What is the conflict in "The Girls in Their Summer Dresses" by Irwin Saw?
The central conflict in Irwin Shaw's "The Girls in Their Summer Dresses" exists between Michael Loomis and his wife of five years, Frances.
A conflict is "the struggle between opposing forces." The two forces here are Michael and Frances. As the couple walks along one November day in New York City, Frances comments on the fact that Michael is watching the women that pass by. This is not something new. Obviously Frances has noted this habit for a very long time, but it is now being addressed by Frances as they walk.
The noticeable conflict is that Michael watches other nice-looking women. This makes Frances feel extremely self-conscious and sad, even though she is still a beautiful woman. However, Michael also is demonstrating his lack of regard for his wife and a sense that he is entitled to do what he chooses. In fact, he refuses to admit if he is right or wrong, and he tries to blame his truthful declarations on Frances:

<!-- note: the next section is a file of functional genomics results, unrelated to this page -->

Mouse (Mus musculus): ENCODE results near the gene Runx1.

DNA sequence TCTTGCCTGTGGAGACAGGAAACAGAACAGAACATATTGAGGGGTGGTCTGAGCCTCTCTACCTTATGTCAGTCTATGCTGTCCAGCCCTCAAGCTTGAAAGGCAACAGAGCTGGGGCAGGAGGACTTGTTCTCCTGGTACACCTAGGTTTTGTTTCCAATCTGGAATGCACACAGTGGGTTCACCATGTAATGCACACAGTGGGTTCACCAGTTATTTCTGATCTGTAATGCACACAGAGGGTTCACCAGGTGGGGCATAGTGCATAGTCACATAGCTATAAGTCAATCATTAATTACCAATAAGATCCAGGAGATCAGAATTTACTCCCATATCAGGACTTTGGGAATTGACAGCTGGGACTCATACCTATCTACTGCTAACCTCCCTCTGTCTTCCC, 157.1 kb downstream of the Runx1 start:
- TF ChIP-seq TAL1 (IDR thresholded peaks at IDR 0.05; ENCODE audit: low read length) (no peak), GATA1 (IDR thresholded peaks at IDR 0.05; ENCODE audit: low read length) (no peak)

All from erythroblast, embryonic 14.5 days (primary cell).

"I look at women," he said. "Correct. I don't say it's wrong or right, I look at them. If I pass them on the street and I don't look at them, I'm fooling you, I'm fooling myself."
When Frances accuses Michael of wanting these women he says:
"Right," Michael said, being cruel now and not caring, because she had made him expose himself. "You brought this subject up for discussion, we will discuss it fully."
Michael cares more about his own pleasures than the feelings of his wife. This realization (which may not be completely unsuspected by Frances) hurts her deeply. And as the story goes on, we understand that Frances loves Michael, though it may be in a much too grasping and desperate way that makes her husband unhappy: in fact, he may be pulling away because she exhibits a sense of desperation that Michal cannot live comfortably with.